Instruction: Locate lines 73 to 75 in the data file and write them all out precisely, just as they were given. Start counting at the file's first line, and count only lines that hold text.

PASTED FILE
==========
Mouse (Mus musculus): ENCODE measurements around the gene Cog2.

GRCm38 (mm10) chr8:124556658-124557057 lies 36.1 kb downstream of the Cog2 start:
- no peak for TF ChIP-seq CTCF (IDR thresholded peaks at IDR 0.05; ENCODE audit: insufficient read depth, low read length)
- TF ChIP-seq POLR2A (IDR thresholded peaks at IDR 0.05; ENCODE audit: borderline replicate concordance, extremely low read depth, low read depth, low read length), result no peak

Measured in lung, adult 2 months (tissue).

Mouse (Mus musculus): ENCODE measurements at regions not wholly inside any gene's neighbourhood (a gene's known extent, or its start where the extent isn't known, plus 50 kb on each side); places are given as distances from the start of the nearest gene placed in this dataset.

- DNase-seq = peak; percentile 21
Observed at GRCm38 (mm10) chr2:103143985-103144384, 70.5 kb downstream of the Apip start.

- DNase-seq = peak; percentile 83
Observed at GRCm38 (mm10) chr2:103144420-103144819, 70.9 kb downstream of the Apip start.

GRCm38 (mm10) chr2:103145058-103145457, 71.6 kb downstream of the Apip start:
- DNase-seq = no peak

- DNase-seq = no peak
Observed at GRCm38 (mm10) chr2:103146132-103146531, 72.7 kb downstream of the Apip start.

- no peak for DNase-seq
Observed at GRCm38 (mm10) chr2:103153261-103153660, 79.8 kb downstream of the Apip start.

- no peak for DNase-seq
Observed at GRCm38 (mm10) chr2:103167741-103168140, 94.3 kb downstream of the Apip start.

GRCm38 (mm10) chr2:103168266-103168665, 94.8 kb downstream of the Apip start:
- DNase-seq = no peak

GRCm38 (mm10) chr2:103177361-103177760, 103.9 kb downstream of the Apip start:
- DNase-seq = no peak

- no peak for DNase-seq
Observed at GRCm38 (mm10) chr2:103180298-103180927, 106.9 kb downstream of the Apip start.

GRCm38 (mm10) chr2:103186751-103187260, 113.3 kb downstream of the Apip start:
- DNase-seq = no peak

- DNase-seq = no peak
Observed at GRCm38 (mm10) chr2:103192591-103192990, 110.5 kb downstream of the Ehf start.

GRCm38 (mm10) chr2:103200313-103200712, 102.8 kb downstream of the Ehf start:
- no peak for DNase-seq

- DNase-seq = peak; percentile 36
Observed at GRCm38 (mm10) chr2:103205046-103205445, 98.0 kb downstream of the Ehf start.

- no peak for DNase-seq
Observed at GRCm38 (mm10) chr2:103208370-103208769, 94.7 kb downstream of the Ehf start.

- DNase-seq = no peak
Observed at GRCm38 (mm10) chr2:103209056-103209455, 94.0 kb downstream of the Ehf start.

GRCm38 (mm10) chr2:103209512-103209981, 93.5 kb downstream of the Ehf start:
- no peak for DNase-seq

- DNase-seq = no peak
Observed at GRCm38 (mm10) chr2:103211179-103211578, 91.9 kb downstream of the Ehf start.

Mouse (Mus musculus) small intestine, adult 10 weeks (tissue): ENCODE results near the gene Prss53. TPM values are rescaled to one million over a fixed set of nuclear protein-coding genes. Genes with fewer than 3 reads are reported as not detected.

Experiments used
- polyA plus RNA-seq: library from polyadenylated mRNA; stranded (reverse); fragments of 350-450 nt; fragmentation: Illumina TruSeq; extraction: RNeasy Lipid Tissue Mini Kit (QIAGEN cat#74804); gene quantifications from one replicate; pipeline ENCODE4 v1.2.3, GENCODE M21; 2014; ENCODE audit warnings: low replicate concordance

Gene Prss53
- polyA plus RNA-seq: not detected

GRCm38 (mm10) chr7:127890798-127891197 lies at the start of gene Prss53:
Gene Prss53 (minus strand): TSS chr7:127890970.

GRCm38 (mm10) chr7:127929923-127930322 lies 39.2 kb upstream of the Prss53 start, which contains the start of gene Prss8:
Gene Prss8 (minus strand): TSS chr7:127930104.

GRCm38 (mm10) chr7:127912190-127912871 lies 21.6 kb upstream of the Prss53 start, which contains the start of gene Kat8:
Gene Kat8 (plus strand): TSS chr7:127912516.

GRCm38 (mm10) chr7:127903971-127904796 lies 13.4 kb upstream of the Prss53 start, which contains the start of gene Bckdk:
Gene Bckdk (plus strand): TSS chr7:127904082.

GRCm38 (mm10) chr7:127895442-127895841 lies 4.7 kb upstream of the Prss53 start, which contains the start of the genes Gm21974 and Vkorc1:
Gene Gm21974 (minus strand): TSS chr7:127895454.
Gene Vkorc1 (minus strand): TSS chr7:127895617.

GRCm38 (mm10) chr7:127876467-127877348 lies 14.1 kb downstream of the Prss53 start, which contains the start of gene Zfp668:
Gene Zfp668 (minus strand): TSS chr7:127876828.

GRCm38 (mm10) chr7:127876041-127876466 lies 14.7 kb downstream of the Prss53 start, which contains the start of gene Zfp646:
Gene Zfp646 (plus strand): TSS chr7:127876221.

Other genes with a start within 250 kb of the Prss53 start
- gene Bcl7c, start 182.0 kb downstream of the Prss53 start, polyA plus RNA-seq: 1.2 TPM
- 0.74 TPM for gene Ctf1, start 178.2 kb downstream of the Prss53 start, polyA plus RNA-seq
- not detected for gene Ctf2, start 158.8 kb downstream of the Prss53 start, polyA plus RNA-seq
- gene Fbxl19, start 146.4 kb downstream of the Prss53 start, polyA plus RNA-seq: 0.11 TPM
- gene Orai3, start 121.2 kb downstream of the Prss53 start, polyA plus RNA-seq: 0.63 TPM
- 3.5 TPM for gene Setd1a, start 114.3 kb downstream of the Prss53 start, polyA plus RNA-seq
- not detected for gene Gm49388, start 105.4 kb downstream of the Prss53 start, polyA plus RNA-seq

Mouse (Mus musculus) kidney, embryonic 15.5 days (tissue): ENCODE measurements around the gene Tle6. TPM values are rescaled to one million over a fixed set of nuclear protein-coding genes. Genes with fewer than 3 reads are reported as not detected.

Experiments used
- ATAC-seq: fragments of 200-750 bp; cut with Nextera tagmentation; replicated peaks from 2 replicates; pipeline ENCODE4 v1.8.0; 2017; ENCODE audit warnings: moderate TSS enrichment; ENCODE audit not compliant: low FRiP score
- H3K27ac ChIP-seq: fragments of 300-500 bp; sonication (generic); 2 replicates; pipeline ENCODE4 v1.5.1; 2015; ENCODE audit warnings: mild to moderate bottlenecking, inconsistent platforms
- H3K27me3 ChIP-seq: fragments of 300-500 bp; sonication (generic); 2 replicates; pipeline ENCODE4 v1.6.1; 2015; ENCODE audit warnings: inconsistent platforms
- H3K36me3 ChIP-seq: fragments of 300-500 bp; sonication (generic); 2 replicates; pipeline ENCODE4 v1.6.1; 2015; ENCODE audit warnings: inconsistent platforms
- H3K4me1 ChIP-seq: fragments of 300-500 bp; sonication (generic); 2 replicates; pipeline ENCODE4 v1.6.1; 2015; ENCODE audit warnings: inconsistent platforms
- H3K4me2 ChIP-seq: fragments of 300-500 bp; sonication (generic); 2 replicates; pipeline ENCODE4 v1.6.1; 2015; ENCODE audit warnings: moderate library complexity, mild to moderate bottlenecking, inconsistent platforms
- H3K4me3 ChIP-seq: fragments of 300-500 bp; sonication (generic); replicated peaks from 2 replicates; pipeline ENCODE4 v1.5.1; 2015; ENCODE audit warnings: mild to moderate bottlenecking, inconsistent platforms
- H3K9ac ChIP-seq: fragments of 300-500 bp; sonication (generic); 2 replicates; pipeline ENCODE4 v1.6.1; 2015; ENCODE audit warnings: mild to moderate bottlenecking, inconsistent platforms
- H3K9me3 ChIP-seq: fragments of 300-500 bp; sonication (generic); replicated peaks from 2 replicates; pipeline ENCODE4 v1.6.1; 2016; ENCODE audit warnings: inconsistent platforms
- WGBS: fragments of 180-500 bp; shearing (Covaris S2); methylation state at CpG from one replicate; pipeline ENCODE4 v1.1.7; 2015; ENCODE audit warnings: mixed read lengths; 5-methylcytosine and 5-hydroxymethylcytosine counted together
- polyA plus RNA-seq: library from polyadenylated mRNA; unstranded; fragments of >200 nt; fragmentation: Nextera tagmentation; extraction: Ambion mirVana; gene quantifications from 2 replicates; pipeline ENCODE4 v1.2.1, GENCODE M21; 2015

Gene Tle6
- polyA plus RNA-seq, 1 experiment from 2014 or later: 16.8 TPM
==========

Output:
- H3K27me3 ChIP-seq: fragments of 300-500 bp; sonication (generic); 2 replicates; pipeline ENCODE4 v1.6.1; 2015; ENCODE audit warnings: inconsistent platforms
- H3K36me3 ChIP-seq: fragments of 300-500 bp; sonication (generic); 2 replicates; pipeline ENCODE4 v1.6.1; 2015; ENCODE audit warnings: inconsistent platforms
- H3K4me1 ChIP-seq: fragments of 300-500 bp; sonication (generic); 2 replicates; pipeline ENCODE4 v1.6.1; 2015; ENCODE audit warnings: inconsistent platforms